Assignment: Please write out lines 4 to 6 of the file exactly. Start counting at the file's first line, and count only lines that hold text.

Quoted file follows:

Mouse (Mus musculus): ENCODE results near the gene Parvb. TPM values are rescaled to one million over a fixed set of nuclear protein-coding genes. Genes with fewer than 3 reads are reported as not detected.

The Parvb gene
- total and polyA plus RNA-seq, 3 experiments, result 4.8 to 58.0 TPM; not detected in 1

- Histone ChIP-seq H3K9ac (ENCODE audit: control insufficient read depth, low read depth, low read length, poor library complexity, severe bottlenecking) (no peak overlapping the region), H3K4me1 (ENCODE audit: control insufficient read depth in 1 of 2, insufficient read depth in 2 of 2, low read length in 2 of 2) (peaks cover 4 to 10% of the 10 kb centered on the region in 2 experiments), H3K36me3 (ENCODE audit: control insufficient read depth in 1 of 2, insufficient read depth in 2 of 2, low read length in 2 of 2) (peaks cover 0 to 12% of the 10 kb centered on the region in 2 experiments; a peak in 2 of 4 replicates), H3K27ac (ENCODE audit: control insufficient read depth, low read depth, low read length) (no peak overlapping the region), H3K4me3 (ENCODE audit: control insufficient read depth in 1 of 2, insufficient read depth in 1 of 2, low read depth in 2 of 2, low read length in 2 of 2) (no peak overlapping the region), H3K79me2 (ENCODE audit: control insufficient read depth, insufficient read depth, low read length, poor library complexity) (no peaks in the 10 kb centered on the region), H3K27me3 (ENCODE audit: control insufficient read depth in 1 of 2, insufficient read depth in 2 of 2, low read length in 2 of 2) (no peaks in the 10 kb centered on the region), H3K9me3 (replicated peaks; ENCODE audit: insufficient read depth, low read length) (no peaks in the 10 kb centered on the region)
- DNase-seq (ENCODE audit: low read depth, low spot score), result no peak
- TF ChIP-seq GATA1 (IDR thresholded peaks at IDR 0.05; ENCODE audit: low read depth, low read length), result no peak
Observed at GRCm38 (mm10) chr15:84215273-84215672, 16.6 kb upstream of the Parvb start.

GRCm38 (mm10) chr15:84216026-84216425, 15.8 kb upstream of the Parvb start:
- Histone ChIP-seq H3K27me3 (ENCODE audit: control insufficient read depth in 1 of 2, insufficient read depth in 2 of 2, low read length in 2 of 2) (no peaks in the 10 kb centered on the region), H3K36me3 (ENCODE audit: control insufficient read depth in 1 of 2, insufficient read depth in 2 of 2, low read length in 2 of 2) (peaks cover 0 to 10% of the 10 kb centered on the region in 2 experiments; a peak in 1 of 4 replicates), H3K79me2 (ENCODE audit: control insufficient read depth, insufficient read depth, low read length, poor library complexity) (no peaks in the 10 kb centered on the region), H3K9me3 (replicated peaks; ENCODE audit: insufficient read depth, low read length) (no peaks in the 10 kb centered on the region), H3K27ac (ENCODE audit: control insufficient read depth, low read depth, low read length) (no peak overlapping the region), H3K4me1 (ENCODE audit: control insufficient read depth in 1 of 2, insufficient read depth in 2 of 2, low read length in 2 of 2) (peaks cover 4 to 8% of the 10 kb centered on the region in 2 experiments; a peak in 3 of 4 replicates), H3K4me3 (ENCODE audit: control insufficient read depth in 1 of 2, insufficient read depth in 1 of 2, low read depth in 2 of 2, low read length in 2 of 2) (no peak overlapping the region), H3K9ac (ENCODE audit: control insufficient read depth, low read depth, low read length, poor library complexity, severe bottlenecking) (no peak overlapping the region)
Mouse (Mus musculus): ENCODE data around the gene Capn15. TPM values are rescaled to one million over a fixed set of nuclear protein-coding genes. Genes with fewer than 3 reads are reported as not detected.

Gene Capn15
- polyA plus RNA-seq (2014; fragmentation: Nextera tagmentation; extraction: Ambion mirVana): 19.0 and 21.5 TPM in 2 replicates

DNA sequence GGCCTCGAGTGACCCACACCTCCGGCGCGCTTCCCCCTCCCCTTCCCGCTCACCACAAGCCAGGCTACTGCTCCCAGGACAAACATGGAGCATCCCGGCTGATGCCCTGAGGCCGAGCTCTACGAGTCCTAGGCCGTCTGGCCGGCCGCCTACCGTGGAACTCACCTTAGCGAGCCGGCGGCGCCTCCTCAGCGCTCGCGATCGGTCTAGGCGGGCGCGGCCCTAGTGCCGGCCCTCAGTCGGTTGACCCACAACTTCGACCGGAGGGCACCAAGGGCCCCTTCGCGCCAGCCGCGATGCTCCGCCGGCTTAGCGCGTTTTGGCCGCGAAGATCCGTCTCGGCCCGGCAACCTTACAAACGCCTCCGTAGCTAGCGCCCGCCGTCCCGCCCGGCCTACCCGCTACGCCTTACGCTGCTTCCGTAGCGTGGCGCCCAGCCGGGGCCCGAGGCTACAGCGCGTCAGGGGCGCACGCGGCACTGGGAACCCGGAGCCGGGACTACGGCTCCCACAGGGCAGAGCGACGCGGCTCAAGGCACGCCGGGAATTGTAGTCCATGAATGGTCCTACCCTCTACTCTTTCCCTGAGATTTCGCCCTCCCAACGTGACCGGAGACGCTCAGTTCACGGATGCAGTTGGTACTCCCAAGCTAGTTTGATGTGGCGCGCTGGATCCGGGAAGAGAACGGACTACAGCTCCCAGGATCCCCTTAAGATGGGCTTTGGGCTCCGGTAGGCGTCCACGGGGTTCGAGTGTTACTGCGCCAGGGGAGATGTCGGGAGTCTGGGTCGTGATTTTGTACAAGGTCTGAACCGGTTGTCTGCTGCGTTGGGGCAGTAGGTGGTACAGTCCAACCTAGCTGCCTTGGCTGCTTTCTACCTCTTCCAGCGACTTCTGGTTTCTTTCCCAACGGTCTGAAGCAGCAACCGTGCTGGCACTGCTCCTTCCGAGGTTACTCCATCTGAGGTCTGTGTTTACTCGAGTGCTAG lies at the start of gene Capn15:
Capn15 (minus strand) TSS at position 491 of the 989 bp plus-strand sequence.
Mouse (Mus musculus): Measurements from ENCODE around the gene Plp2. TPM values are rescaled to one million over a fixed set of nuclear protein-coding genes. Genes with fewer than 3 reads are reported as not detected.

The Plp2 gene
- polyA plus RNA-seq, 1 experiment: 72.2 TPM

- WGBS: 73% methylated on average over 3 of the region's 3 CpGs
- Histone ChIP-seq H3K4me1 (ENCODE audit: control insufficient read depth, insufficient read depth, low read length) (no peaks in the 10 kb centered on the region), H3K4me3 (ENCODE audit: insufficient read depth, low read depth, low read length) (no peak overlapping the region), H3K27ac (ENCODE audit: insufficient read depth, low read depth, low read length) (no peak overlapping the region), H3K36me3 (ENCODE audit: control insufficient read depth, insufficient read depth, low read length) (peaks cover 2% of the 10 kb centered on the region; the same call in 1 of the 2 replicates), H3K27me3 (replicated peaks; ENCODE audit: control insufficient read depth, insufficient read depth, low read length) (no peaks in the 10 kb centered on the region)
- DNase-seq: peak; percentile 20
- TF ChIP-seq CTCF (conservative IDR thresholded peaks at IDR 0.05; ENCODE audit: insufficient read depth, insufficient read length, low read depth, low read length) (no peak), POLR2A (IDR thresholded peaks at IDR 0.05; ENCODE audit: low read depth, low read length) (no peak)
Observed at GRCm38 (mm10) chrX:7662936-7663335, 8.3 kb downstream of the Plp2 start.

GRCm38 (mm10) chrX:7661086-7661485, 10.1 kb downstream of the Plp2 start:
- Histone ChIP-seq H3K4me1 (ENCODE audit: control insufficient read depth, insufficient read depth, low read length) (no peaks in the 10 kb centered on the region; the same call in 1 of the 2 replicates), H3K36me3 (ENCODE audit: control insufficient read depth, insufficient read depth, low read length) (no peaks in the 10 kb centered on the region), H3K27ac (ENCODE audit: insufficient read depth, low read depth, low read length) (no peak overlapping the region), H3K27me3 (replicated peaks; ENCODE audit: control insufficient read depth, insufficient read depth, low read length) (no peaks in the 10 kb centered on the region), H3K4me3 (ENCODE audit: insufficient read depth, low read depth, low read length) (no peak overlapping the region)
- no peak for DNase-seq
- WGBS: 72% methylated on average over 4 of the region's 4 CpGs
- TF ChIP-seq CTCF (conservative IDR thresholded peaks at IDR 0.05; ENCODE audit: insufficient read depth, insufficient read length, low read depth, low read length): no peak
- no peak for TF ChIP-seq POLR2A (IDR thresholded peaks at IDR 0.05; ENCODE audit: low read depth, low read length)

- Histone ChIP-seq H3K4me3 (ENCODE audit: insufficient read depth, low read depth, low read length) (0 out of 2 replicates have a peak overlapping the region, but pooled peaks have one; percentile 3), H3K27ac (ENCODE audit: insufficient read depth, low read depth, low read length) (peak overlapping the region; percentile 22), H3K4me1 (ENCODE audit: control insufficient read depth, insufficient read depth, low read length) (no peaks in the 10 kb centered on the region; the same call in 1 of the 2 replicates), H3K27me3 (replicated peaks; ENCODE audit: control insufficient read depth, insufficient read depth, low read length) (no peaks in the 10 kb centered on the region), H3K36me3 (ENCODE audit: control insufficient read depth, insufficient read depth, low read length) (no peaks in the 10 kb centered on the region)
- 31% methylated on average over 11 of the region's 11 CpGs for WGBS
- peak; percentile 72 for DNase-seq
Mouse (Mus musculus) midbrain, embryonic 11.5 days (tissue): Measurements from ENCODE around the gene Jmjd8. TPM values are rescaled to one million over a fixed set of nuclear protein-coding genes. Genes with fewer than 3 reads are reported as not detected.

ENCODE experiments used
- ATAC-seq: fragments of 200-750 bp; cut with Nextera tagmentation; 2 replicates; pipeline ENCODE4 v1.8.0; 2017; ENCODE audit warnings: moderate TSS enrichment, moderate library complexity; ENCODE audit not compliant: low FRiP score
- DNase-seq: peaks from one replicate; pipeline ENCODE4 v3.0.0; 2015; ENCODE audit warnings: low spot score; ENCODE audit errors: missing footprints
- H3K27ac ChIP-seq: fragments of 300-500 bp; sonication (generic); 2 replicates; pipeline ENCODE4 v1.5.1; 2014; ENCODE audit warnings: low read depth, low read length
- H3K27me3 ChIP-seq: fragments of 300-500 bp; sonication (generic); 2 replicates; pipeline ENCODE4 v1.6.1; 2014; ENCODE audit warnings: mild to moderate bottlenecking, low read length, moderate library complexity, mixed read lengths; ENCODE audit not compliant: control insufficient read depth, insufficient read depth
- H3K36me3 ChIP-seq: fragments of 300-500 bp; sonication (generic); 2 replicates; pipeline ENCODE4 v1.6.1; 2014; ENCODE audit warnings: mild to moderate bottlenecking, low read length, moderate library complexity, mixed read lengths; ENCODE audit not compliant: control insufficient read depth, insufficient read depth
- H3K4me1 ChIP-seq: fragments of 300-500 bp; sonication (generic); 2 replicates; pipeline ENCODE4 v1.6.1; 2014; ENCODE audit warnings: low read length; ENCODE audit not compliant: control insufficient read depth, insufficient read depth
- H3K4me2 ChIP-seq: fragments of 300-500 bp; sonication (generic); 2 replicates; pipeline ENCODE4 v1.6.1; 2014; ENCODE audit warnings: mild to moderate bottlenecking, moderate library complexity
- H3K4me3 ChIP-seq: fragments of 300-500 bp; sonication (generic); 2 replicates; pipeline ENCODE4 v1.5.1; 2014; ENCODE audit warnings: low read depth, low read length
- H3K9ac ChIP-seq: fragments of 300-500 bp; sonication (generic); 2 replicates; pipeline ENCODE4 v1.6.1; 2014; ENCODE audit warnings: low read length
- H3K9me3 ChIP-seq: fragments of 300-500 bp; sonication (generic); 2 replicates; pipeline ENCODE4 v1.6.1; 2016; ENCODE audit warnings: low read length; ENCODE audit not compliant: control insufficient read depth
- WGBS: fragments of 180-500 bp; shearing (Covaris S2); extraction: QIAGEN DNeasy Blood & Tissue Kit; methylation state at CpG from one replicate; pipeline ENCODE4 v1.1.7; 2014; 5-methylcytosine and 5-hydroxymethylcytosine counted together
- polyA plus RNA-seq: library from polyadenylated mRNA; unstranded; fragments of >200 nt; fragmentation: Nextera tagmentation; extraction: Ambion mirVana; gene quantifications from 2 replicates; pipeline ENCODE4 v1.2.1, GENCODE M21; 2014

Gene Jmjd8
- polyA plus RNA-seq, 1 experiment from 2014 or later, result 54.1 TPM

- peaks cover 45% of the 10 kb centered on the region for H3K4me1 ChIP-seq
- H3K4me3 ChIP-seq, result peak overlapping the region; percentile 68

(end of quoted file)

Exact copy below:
- Histone ChIP-seq H3K9ac (ENCODE audit: control insufficient read depth, low read depth, low read length, poor library complexity, severe bottlenecking) (no peak overlapping the region), H3K4me1 (ENCODE audit: control insufficient read depth in 1 of 2, insufficient read depth in 2 of 2, low read length in 2 of 2) (peaks cover 4 to 10% of the 10 kb centered on the region in 2 experiments), H3K36me3 (ENCODE audit: control insufficient read depth in 1 of 2, insufficient read depth in 2 of 2, low read length in 2 of 2) (peaks cover 0 to 12% of the 10 kb centered on the region in 2 experiments; a peak in 2 of 4 replicates), H3K27ac (ENCODE audit: control insufficient read depth, low read depth, low read length) (no peak overlapping the region), H3K4me3 (ENCODE audit: control insufficient read depth in 1 of 2, insufficient read depth in 1 of 2, low read depth in 2 of 2, low read length in 2 of 2) (no peak overlapping the region), H3K79me2 (ENCODE audit: control insufficient read depth, insufficient read depth, low read length, poor library complexity) (no peaks in the 10 kb centered on the region), H3K27me3 (ENCODE audit: control insufficient read depth in 1 of 2, insufficient read depth in 2 of 2, low read length in 2 of 2) (no peaks in the 10 kb centered on the region), H3K9me3 (replicated peaks; ENCODE audit: insufficient read depth, low read length) (no peaks in the 10 kb centered on the region)
- DNase-seq (ENCODE audit: low read depth, low spot score), result no peak
- TF ChIP-seq GATA1 (IDR thresholded peaks at IDR 0.05; ENCODE audit: low read depth, low read length), result no peak